Why I’m not worried about formal advocacy programs…

by jeffhilimire on November 5, 2010

When I talk about my vision for the future in which “WE” become the media, where we are incented to create feedback and reviews so that our connections can hear from a “friend” about a given product or service, I often get back the same response:

(and I quote from @TonyKinard) “To your point regarding advertisers giving incentives to encourage word-of-mouth marketing, I tend to agree… but I find myself wondering about how that might potentially devalue true consumer advocacy. It can become a slippery slope for market perception on word-of-mouth marketing when there are alterior motives at play. There’s a huge difference on the value I place on a product recommendation from a ‘friend’ based on their motive for that recommendation.”

It’s a good point but my answer is this:

I have three sisters.  One hates every movie she sees.  One loves every movie she sees.  And one gives honest, thoughtful feedback on the movies she sees.  Who do you think I listen to when told about a movie that just came out?

Sounds trite, but its that simple.  If people are giving out crappy recommendations, their friends will stop listening to them.  Happens in real life and would happen online.

  • http://twitter.com/TonyKinard Tony Kinard

    Ahh… touché, Jeff. Good argument on your part and I agree with you when it comes to people you actually know and have other insight on (such as your sisters). However, I don’t think your argument would apply to ‘cloud sourced’ opinions and ratings where you would have no other insight as to the validity of the source. Consumers still rely heavily on the opinions and advocacy of strangers. I’m talking about the ratings/revue model that has become so much a part of the power of the Internet to assist with our decision making (eg. Yelp, eBay, online yellow pages, ePinions and just about every e-commerce site). Theres a certain level of trust that exists today with these models because the reviews aren’t bought by the reviewee. When I buy something on eBay or choose a restaurant on Yelp, my decision making is strongly affected by the opinion of a cloud of strangers – for whom I presently have a certain level of trust because I don’t feel there is a high probability that there are all sorts of incentives in place to sway their testimony. So what happens if a brand blatently campaigns to recruit advocates and reward them with something of value in return for flooding the market with positive buzz? It could totally backfire by removing all market trust of any advocacy of the brand.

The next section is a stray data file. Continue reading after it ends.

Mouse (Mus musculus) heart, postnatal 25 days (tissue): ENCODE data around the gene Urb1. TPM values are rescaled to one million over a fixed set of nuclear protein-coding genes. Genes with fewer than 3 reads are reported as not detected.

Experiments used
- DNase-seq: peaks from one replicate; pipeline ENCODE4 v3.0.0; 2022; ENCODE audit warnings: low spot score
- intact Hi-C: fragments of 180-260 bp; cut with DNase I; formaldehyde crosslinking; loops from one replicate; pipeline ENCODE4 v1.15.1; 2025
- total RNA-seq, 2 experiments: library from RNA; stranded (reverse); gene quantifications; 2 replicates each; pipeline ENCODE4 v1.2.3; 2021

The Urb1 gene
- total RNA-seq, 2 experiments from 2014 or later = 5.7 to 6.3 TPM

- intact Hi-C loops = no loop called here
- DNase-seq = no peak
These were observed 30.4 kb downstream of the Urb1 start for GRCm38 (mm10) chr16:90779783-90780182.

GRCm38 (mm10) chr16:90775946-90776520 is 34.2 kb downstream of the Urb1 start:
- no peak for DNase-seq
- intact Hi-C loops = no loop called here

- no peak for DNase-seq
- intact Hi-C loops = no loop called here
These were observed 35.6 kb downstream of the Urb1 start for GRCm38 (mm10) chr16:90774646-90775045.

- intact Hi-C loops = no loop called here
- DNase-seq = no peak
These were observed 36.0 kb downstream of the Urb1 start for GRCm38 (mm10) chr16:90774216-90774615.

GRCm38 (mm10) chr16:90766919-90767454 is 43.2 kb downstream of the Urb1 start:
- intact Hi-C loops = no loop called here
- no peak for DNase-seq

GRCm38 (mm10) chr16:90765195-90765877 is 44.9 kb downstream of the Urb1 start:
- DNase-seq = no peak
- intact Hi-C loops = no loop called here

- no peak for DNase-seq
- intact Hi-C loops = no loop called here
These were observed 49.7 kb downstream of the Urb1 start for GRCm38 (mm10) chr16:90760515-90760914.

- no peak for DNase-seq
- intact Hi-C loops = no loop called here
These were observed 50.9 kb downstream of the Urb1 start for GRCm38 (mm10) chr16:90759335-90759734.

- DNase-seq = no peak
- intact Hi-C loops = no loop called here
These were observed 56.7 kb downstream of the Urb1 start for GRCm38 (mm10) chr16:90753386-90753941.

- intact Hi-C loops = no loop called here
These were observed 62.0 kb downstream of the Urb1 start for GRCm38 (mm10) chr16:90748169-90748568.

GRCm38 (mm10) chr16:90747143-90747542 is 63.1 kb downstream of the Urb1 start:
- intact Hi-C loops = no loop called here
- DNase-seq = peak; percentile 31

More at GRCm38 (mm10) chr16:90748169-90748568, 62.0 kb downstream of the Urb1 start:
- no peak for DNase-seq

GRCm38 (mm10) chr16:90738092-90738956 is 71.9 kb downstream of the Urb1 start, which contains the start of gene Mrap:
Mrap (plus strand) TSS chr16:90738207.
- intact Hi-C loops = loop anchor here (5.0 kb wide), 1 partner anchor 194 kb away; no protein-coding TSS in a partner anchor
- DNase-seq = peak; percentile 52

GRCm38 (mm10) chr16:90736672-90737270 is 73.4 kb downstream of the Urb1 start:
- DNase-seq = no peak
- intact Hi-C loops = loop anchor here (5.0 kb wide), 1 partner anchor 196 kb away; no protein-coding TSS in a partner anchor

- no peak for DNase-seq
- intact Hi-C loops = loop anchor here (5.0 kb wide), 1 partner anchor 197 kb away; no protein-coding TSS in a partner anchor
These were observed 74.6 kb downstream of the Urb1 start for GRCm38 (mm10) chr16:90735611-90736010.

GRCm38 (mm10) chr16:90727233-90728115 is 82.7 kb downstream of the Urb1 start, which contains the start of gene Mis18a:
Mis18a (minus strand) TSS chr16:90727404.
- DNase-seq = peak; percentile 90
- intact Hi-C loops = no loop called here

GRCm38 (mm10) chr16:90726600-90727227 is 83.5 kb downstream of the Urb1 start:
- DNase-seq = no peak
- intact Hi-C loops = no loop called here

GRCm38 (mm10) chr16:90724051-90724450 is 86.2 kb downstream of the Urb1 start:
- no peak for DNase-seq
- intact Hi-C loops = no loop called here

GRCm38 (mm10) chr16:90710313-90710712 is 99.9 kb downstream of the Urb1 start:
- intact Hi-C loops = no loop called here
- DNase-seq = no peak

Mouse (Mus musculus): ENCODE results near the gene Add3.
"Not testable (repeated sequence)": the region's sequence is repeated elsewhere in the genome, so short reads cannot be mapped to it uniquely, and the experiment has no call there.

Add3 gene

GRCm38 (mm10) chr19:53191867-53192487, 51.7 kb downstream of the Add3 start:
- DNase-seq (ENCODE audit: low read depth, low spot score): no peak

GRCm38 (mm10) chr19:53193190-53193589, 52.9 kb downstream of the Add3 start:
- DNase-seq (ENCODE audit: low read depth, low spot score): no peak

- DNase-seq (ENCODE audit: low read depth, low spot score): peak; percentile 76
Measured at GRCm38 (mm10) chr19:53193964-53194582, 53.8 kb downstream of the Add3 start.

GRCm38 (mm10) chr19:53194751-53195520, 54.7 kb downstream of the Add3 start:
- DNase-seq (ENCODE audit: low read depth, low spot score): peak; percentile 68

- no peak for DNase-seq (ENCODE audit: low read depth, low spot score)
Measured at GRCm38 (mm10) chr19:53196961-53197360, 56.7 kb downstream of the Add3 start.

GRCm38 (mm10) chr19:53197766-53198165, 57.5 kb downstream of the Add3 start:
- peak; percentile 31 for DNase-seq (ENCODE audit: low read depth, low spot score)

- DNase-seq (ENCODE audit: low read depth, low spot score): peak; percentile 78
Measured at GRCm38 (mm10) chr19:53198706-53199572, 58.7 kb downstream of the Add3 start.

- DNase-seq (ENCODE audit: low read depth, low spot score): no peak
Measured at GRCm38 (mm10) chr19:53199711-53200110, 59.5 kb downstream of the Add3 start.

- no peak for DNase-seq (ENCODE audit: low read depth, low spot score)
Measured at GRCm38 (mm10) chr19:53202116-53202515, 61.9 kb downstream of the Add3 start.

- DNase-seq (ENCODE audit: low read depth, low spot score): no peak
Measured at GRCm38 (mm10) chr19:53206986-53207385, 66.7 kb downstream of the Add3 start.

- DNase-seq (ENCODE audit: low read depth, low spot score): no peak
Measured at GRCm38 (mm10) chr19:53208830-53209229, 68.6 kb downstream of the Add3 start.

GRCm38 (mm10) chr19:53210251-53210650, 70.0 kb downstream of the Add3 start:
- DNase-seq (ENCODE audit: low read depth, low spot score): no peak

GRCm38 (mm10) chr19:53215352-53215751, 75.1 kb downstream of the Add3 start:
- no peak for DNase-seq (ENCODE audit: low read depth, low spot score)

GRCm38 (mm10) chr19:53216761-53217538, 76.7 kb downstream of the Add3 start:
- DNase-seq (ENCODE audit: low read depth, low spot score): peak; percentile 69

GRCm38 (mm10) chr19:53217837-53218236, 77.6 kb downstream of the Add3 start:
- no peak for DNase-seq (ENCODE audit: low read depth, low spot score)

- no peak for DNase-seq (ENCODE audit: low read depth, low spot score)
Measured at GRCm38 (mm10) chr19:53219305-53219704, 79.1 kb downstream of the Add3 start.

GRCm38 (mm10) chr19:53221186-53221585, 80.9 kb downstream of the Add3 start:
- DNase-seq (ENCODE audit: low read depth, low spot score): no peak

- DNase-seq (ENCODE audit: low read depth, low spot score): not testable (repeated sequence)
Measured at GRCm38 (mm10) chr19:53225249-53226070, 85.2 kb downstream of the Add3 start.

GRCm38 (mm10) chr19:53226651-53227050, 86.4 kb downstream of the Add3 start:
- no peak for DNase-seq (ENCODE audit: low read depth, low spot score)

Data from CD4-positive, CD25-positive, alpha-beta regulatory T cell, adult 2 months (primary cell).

In a nutshell: We all want consumer advocacy for it’s unparalled effectiveness – the holy grail of marketing , if you will. But it only remains effective if your ‘advocates’ aren’t perceived as a paid army of sales people. So I would advise that while any formal advocacy programs should find great ways promote market conversation to get consumers to generate honest buzz, they should walk a fine line with a reward system. I don’t see a problem with incentives, but they should be structured in a way that doesn’t just buy advocacy.

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